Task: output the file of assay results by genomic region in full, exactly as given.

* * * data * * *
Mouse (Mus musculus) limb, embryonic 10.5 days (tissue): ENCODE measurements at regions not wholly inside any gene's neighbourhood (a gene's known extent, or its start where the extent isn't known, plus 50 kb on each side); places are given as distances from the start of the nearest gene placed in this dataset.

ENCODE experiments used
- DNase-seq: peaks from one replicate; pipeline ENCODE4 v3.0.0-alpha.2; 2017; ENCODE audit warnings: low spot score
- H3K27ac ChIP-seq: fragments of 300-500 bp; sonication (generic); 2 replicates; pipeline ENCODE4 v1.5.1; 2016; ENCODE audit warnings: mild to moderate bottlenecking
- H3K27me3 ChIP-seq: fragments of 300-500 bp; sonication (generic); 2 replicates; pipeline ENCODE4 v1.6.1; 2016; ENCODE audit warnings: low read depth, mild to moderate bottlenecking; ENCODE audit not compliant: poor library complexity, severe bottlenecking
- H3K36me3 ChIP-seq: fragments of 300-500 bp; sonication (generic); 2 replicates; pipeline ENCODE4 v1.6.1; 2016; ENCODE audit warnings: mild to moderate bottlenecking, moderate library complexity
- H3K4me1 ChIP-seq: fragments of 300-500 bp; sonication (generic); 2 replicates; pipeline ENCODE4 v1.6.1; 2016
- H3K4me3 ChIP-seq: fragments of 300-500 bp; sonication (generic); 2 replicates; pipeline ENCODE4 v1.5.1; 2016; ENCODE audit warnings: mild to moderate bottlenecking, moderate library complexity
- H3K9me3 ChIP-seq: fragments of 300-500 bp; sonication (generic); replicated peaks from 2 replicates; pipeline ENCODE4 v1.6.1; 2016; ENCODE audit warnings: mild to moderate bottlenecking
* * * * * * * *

Mouse (Mus musculus) limb, embryonic 10.5 days (tissue): ENCODE measurements at regions not wholly inside any gene's neighbourhood (a gene's known extent, or its start where the extent isn't known, plus 50 kb on each side); places are given as distances from the start of the nearest gene placed in this dataset.

ENCODE experiments used
- DNase-seq: peaks from one replicate; pipeline ENCODE4 v3.0.0-alpha.2; 2017; ENCODE audit warnings: low spot score
- H3K27ac ChIP-seq: fragments of 300-500 bp; sonication (generic); 2 replicates; pipeline ENCODE4 v1.5.1; 2016; ENCODE audit warnings: mild to moderate bottlenecking
- H3K27me3 ChIP-seq: fragments of 300-500 bp; sonication (generic); 2 replicates; pipeline ENCODE4 v1.6.1; 2016; ENCODE audit warnings: low read depth, mild to moderate bottlenecking; ENCODE audit not compliant: poor library complexity, severe bottlenecking
- H3K36me3 ChIP-seq: fragments of 300-500 bp; sonication (generic); 2 replicates; pipeline ENCODE4 v1.6.1; 2016; ENCODE audit warnings: mild to moderate bottlenecking, moderate library complexity
- H3K4me1 ChIP-seq: fragments of 300-500 bp; sonication (generic); 2 replicates; pipeline ENCODE4 v1.6.1; 2016
- H3K4me3 ChIP-seq: fragments of 300-500 bp; sonication (generic); 2 replicates; pipeline ENCODE4 v1.5.1; 2016; ENCODE audit warnings: mild to moderate bottlenecking, moderate library complexity
- H3K9me3 ChIP-seq: fragments of 300-500 bp; sonication (generic); replicated peaks from 2 replicates; pipeline ENCODE4 v1.6.1; 2016; ENCODE audit warnings: mild to moderate bottlenecking